Gov. Brown, SF Chinese consulate hold lunar New Year's launch

San Francisco's Chinese consulate held a lunar New Year's launch Friday evening, with a special guest whose appearance has become a tradition.    

"Everybody has noticed, Governor Jerry Brown is sitting on the stage," said Consul General Luo Linquan, addressing the crowd. 

"It's his third year in a row with us, this proves Jerry Brown is  very good friend to China, an old friend to China," Linquan said to applause.

The business-friendly occasion was light on pageantry, and heavy on national pride. 

The Consul General spoke of China's accomplishments during the past year. And he took a moment to honor San Francisco's late Mayor Ed Lee, who will be missed during this season's "Year of the Dog" celebrations." 

Many in the community credit Lee for job creation.   

"The unemployment rate reduced dramatically under his seven years of leadership here," deputy Consul General Faqiang Ren told KTVU. "It went from 10 percent to under 3 and a half percent."

Governor Brown's comments were blunt- as usual- and international in scope.

"We live in a world of great opportunity but also great danger," he told the crowd.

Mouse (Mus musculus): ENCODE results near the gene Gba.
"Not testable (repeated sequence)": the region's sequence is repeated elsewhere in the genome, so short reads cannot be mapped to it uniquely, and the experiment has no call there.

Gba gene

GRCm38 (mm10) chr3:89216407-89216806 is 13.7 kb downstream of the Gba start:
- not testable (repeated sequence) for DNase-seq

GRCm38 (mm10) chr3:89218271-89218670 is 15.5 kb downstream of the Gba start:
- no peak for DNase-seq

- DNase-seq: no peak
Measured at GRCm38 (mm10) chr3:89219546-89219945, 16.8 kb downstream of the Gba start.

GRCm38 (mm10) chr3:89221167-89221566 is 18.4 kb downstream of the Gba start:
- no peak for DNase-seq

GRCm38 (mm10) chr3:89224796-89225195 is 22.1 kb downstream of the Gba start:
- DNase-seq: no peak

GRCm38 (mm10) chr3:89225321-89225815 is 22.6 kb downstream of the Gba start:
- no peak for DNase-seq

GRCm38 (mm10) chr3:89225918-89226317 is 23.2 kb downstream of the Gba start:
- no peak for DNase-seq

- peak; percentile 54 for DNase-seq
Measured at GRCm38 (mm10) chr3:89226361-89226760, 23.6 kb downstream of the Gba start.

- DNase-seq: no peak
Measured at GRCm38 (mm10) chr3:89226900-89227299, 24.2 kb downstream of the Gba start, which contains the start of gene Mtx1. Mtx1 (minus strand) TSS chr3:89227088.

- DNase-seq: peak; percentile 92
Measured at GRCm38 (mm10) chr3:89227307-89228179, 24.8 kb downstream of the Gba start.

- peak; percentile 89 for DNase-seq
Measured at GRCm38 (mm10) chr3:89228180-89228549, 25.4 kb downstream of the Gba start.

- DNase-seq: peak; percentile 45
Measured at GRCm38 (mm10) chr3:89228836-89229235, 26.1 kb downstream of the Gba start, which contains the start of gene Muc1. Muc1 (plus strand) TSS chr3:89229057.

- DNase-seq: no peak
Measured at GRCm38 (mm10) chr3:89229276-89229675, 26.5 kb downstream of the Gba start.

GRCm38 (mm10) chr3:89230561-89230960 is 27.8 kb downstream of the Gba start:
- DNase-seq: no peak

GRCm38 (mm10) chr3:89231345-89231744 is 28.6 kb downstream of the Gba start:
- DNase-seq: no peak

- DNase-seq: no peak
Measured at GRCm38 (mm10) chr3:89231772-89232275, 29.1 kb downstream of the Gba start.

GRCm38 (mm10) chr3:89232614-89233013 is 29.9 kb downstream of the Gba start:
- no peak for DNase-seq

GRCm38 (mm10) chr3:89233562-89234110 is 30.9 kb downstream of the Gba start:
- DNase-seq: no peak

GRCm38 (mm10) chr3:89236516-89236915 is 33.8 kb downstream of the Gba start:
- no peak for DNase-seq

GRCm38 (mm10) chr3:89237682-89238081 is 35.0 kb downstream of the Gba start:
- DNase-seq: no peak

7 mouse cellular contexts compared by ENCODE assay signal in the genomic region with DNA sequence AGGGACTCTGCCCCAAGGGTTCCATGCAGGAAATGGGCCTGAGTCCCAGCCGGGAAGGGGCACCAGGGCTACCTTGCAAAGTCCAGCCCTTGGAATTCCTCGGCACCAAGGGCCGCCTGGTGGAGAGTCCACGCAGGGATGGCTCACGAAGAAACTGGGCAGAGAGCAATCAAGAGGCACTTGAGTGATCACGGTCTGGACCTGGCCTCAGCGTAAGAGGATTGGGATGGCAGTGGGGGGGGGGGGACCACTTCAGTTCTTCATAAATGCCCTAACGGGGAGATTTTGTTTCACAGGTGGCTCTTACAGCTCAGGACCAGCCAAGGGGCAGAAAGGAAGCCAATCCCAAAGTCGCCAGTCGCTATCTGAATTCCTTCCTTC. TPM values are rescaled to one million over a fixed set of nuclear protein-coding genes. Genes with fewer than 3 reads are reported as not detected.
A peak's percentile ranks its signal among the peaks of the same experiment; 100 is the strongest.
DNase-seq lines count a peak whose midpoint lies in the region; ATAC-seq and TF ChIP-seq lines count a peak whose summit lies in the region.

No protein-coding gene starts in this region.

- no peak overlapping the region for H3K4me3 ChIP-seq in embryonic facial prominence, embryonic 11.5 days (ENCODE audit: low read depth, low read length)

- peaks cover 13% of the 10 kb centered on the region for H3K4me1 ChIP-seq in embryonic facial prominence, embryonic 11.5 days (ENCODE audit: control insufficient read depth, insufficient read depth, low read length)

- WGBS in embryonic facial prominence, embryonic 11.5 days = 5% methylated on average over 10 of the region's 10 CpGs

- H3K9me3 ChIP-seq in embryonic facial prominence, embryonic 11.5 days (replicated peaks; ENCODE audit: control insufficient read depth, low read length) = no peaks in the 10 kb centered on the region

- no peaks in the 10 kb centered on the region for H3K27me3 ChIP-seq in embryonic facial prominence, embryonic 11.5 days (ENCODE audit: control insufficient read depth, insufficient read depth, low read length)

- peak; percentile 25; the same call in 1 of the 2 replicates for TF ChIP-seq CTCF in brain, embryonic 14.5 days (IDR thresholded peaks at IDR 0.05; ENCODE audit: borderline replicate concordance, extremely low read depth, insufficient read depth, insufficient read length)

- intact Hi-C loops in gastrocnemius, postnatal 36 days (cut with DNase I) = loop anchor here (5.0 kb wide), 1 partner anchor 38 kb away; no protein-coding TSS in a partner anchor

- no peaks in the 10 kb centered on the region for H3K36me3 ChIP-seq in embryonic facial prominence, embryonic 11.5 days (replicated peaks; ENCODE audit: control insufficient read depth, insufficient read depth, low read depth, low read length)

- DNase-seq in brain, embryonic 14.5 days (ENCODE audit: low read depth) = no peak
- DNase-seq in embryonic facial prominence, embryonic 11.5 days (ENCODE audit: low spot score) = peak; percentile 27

Brown spoke of nations achieving balance between competition and cooperation, and he reminisced about his meeting with China's President Xi Jinping last summer. 

During a five-day trip, Brown secured climate change agreements to reduce carbon emissions and promote clean energy. 

"If we don't, California literally will be burning up. And China will be strangling on its own pollution," he told the consulate guests.

"We have a common threat, we have common technologies, and we need to do common research." 
The four-term governor also praised California as a welcoming place:  "We were built by immigrants, " he declared, "and when my great, great-grandfather came here in 1852, there were already Chinese here." 

Without mentioning President Trump by name, Brown took a jab at federal immigration policy. 

"Temporarily in Washington, there are people who don't like immigrants so much," he observed, "but they don't represent California, or should I say, he doesn't represent California."